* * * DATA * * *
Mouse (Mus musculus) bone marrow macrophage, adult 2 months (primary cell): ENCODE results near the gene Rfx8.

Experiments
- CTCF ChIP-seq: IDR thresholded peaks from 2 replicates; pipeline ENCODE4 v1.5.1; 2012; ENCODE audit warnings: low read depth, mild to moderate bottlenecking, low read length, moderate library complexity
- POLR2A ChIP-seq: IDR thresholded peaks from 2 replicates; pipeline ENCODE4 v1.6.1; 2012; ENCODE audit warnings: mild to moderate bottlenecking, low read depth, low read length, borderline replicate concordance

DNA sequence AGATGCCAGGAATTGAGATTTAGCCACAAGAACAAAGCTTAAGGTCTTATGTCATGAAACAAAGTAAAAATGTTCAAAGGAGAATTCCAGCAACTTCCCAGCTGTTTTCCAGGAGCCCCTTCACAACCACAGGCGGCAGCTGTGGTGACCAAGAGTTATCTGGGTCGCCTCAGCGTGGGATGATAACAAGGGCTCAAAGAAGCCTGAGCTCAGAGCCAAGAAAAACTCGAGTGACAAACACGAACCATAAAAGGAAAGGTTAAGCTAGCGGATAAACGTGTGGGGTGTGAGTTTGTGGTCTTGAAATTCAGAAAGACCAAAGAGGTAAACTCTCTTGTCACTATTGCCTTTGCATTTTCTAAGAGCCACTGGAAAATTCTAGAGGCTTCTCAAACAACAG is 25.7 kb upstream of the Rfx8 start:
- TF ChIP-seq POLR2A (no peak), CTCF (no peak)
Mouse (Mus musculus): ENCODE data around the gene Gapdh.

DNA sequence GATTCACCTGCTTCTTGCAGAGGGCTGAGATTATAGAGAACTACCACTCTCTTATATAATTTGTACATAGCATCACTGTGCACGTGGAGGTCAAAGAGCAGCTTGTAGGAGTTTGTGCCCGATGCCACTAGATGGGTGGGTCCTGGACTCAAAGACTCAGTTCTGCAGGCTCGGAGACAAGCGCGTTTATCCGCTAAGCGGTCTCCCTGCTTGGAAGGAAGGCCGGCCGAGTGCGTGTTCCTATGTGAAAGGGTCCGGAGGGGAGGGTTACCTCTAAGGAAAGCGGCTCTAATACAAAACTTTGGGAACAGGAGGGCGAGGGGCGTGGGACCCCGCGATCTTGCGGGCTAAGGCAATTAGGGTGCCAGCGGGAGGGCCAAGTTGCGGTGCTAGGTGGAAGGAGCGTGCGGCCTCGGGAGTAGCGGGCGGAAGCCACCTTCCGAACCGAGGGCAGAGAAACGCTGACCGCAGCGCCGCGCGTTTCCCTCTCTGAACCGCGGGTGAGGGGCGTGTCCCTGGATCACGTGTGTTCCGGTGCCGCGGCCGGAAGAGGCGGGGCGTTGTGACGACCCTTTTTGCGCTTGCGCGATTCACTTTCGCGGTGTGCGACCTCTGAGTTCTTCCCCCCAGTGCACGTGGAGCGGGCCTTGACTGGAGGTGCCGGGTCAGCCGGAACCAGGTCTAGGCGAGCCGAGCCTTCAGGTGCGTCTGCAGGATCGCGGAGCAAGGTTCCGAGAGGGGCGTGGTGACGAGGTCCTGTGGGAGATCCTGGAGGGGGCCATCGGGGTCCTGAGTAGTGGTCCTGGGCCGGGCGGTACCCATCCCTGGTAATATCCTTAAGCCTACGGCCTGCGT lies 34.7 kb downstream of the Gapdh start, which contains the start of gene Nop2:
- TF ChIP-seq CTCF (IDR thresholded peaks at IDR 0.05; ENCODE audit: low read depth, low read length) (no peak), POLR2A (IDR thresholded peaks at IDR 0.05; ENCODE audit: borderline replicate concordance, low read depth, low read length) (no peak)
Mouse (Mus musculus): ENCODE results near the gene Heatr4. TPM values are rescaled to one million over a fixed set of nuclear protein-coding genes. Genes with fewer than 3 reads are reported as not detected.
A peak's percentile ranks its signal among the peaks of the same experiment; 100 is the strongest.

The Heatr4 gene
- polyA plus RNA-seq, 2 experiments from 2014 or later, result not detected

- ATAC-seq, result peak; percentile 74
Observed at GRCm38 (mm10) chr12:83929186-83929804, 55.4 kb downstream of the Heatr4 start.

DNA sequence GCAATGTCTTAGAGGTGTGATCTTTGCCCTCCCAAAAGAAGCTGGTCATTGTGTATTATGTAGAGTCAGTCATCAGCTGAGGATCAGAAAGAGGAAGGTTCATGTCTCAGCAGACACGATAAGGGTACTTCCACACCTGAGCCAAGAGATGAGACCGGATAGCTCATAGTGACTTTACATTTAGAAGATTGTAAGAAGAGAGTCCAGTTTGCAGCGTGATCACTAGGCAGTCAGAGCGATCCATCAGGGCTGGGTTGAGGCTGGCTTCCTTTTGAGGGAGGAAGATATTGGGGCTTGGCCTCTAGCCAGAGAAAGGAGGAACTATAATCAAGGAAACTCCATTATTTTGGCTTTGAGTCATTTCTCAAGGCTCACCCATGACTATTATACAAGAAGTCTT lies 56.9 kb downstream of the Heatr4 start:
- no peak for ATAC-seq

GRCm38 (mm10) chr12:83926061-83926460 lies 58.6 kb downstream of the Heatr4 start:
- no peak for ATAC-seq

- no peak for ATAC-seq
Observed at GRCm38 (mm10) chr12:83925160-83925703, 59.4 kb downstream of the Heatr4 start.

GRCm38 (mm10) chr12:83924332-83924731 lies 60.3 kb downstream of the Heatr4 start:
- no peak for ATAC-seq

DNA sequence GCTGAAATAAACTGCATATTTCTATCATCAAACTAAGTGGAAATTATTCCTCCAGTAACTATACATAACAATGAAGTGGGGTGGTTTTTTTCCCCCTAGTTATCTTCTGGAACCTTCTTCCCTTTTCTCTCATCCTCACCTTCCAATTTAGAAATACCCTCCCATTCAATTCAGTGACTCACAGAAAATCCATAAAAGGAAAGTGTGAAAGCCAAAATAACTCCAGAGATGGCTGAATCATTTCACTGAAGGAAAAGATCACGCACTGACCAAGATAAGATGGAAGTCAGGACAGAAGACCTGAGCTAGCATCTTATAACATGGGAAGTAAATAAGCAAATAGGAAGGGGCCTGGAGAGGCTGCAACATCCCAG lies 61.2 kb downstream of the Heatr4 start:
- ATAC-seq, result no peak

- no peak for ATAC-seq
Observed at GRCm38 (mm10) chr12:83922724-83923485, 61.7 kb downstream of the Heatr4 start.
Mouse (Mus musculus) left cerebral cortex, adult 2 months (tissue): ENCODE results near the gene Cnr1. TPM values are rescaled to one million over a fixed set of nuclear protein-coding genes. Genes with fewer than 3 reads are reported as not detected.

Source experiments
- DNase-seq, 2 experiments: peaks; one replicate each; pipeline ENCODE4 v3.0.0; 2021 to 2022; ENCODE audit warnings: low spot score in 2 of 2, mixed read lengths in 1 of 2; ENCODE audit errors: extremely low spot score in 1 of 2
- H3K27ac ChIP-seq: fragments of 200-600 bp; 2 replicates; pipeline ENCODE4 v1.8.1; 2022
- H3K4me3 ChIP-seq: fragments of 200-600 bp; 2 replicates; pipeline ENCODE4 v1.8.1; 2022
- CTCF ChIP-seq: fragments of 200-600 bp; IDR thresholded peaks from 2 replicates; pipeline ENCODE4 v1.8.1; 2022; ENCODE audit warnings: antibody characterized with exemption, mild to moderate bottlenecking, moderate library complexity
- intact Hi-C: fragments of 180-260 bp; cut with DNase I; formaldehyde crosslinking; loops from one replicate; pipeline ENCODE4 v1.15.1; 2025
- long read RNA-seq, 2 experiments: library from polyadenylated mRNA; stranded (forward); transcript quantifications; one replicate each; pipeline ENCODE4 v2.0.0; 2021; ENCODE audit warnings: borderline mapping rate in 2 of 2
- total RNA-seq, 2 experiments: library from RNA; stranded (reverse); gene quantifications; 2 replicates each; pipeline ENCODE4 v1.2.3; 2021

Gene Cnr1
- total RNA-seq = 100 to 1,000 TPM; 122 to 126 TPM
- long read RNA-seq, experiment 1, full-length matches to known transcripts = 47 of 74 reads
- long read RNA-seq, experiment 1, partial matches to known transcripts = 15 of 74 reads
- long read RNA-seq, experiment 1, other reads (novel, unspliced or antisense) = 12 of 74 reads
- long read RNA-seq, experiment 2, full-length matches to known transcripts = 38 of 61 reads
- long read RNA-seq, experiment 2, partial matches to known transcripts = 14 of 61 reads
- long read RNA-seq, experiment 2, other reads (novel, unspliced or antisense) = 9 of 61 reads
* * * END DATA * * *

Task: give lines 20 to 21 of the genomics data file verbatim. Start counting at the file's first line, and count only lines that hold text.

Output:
- no peak for ATAC-seq
Observed at GRCm38 (mm10) chr12:83925160-83925703, 59.4 kb downstream of the Heatr4 start.